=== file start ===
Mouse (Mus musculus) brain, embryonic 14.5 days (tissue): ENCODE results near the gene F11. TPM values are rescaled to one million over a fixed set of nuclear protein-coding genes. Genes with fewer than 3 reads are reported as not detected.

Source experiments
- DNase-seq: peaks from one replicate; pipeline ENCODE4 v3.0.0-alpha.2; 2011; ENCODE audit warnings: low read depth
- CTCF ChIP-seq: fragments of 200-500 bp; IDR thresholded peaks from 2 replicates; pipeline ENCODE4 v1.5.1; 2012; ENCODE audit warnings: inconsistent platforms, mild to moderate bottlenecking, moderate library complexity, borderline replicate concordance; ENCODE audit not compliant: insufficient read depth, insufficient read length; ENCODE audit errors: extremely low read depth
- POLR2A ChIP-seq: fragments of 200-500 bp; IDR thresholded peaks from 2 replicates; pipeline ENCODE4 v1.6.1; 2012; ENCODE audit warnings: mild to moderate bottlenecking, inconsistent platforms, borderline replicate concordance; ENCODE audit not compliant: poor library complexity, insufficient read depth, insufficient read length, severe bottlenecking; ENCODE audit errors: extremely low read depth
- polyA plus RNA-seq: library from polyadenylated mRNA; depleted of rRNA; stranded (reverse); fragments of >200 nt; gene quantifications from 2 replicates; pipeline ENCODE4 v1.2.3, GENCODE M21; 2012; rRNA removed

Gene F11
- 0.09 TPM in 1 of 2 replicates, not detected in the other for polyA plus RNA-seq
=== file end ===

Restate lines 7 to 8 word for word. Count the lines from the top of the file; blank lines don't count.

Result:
Gene F11
- 0.09 TPM in 1 of 2 replicates, not detected in the other for polyA plus RNA-seq